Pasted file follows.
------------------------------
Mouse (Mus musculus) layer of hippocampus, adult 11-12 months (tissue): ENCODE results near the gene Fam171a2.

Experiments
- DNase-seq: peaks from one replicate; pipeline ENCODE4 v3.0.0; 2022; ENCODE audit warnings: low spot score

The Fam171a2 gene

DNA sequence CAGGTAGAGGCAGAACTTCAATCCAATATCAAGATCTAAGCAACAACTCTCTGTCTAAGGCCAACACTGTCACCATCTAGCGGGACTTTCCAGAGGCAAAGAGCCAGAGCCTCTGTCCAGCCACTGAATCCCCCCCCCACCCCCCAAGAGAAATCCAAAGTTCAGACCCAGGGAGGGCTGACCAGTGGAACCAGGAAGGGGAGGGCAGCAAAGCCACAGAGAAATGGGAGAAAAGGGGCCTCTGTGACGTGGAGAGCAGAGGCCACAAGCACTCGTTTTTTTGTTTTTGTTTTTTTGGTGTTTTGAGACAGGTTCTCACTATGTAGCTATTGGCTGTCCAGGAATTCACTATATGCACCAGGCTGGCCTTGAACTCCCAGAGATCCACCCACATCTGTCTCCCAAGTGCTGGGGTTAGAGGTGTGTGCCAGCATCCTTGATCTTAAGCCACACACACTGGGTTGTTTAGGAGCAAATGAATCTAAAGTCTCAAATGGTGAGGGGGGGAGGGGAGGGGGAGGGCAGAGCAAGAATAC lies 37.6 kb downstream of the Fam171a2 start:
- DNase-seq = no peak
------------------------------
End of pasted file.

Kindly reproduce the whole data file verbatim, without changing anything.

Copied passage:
Mouse (Mus musculus) layer of hippocampus, adult 11-12 months (tissue): ENCODE results near the gene Fam171a2.

Experiments
- DNase-seq: peaks from one replicate; pipeline ENCODE4 v3.0.0; 2022; ENCODE audit warnings: low spot score

The Fam171a2 gene

DNA sequence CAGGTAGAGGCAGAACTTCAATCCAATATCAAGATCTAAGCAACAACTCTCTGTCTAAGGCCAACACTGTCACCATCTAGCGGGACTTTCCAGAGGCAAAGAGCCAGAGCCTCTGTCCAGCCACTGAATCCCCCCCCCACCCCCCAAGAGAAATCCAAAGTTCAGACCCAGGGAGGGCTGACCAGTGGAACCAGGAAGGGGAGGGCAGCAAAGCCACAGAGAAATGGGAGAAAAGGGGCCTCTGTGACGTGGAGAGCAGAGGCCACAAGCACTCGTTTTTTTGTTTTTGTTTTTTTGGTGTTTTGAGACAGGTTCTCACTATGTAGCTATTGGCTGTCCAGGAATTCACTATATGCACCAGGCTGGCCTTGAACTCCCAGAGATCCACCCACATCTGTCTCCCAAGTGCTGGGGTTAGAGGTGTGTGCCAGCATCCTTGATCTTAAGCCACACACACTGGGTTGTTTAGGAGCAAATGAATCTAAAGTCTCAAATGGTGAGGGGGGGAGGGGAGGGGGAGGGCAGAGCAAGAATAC lies 37.6 kb downstream of the Fam171a2 start:
- DNase-seq = no peak